A crisp concoction of tamarind water (jal) & cumin (jeera) flavored with mint, black salt, chillies & ginger. Each ingredient plays a role – tamarind & mint have cooling properties, cumin & black salt aid in digestion & chillies provide the essential indian kick. Many people use fresh lemon juice instead of tamarind pulp in their preparation and skip sugar. I like to mix spicy, sour, sweet in the version I prepare at home.

Indian Tamarind is quite sharp & fibrous in taste as compared to the Thai variety. You need to soak it for few hours in water & mash to separate seeds & fibre to extract the pulp. Now a days – readymade tamarind paste is also available in indian stores. Quite  tangy & smoky in taste, jal jeera is usually topped with boondi – puffed, crispy chickpea flour balls (available in indian stores) & crushed ice.

Printable Recipe

Ingredients (Makes 6-8 Servings)

  • 1 cup tamarind pulp (see notes)
  • 2 tbsp roasted jeera (cumin seeds)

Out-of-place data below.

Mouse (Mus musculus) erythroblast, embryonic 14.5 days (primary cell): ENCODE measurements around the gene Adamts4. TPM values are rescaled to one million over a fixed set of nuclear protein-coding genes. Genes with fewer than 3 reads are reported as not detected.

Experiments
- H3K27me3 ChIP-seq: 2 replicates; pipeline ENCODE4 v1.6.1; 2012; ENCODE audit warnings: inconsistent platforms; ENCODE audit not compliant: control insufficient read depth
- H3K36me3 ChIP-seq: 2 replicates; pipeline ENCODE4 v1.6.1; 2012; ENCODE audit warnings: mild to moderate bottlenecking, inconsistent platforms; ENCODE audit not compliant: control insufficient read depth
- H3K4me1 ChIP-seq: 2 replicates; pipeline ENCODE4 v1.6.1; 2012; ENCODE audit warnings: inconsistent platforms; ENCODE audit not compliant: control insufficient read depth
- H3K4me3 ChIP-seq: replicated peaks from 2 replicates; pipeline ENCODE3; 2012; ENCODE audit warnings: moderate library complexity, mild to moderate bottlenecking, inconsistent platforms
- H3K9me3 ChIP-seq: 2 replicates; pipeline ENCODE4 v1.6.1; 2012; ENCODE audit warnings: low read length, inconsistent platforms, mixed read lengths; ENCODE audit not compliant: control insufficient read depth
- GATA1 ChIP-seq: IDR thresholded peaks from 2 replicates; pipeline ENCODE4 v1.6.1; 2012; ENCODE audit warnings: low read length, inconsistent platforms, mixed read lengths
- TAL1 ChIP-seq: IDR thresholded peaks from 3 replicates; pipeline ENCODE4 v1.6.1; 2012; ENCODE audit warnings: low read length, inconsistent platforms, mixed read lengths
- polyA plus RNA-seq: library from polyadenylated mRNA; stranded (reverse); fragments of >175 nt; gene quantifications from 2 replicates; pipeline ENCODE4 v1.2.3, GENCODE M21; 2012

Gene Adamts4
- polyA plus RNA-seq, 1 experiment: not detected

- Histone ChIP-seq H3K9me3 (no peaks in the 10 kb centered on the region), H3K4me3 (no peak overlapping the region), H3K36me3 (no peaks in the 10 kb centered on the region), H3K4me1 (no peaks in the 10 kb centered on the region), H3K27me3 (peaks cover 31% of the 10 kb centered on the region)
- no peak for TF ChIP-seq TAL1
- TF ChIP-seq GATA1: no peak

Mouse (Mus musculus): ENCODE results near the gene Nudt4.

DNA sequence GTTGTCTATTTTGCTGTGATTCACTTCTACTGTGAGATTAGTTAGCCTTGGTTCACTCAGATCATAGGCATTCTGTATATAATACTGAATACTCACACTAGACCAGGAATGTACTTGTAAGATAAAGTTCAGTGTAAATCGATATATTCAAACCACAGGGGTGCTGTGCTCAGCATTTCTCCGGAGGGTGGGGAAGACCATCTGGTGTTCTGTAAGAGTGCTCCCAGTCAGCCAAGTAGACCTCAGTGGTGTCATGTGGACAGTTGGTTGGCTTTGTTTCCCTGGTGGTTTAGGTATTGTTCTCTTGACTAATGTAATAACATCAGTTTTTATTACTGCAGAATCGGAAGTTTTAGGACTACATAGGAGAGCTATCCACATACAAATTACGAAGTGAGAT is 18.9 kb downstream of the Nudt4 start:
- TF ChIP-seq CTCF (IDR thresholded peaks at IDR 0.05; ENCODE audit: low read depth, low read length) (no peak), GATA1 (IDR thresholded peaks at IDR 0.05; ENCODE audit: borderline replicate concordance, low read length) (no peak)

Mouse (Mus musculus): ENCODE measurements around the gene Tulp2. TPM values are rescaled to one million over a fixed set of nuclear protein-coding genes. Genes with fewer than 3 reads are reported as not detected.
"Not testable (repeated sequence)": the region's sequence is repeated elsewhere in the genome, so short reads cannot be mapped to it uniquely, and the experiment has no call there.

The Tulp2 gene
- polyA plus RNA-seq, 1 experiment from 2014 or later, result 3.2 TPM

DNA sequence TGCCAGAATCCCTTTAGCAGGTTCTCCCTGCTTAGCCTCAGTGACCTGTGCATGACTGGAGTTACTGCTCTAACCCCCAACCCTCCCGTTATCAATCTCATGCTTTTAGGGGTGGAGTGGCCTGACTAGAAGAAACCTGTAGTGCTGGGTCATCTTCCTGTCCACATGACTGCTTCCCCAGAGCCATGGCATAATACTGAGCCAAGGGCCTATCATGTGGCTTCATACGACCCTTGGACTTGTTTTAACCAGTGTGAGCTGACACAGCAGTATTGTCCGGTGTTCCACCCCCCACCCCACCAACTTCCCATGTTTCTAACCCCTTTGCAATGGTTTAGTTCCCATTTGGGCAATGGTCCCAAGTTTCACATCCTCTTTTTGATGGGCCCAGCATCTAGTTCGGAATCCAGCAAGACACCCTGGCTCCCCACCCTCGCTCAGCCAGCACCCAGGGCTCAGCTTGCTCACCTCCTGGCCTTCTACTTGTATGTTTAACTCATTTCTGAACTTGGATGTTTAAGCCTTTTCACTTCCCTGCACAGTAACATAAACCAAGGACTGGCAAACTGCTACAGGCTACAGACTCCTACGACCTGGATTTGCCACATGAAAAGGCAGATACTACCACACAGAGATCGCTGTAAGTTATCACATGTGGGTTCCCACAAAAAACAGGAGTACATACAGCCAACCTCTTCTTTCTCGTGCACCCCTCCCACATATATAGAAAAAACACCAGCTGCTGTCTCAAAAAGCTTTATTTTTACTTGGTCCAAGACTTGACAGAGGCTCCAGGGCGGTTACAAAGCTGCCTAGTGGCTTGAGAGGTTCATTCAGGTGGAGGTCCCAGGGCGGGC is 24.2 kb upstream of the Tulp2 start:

• 1/4 cup fresh mint leaves
  • 18-20 fresh cilantro leaves
  • 1/2 tbsp kala namak (black salt, substitute with table salt)
  • 1 serrano chilli (de- seeded , if desired)
  • 2 tsp red chilli flakes (adjust to tolerance)
  • 3″ fresh ginger shoot, peeled & roughly chopped
  • 5 tbsp granulated sugar
  • 1 cup water
  • Table salt (to adjust)
  • 5 cups water, cold
  • To Garnish – crushed ice, boondi, mint leaves (optional)

Method :-

Tip everything except table salt & 5 cups of water into your blender. Blend for 2-3 minutes until you get a smooth but runny paste. Place a colander over a large bowl & sieve the paste through it. Note – I sieve the paste a couple of times to obtain a clear(er) drink. Place the collected paste into a jug, top with 5 cups of water. Adjust the salt.Chill till ready to serve.

Before serving, stir thoroughly, pour into glasses, garnish & serve.

Jal Jeera keeps fresh for 3-4 days, refrigerated. It can also be served as pani for indian street food- pani puri. 

Notes :-

  1. To see how to extract tamarind pulp at home, click here.
  2. Store bought tamarind paste can also be used in this recipe. The paste is more concentrated and way salty compared to home extracted version.Adjust the quantity to your liking.
  3. You can substitute tamarind pulp with lemon juice. The taste differs from traditional recipe but still good.
  4. Place cumin seeds in a sauce pan and roast over medium heat.

Enjoy & Thanks for stopping by.